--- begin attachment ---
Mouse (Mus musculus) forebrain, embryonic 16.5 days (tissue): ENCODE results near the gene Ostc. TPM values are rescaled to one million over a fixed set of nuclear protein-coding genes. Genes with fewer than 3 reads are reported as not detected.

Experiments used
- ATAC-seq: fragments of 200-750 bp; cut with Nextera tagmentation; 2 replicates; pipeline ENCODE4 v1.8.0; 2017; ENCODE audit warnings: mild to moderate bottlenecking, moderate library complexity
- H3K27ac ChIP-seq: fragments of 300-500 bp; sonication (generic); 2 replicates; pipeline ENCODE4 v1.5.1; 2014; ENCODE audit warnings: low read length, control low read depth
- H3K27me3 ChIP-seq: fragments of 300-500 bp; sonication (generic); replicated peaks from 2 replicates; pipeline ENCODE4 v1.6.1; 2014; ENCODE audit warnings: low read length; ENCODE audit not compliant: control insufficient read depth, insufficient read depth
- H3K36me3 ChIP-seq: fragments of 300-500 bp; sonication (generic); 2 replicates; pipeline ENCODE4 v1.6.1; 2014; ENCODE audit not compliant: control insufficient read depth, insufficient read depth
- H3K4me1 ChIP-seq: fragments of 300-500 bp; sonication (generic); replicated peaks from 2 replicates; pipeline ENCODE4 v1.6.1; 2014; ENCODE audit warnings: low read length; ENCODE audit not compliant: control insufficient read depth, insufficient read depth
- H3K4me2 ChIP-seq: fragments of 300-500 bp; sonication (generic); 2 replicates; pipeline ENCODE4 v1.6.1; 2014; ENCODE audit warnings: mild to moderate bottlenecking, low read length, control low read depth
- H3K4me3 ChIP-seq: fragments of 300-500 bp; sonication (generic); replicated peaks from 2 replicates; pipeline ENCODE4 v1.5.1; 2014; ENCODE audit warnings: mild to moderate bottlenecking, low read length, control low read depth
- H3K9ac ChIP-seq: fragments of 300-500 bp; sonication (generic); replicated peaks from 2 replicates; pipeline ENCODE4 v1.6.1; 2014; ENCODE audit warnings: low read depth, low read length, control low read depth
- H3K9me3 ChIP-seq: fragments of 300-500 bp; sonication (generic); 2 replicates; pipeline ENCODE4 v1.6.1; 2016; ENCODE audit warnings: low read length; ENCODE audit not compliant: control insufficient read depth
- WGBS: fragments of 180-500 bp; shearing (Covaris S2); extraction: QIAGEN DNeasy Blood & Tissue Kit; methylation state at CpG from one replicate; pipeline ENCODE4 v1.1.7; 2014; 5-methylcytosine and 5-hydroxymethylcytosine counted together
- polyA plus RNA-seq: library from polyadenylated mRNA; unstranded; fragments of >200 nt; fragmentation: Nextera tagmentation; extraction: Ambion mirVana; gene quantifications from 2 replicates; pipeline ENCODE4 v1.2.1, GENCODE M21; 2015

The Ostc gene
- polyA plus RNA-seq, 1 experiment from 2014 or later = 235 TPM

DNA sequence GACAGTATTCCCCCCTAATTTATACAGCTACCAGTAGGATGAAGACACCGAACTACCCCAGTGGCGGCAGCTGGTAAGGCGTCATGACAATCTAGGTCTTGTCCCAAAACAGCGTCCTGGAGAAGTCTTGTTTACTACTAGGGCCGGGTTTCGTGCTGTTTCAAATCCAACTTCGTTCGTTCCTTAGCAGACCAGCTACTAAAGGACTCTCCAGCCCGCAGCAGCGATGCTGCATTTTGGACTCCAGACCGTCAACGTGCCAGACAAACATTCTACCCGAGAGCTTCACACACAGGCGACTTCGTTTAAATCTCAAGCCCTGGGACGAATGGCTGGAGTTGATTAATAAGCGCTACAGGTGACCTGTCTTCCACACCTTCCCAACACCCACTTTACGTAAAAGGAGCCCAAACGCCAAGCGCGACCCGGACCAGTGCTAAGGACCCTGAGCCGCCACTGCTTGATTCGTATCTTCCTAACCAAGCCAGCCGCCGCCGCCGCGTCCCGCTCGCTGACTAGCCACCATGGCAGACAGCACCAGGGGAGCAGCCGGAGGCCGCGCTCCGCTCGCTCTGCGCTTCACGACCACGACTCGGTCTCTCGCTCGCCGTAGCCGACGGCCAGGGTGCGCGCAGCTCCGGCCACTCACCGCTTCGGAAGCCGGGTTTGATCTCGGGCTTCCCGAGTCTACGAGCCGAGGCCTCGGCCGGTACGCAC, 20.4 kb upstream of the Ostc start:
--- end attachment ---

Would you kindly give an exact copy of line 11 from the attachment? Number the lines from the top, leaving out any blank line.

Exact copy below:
- H3K9me3 ChIP-seq: fragments of 300-500 bp; sonication (generic); 2 replicates; pipeline ENCODE4 v1.6.1; 2016; ENCODE audit warnings: low read length; ENCODE audit not compliant: control insufficient read depth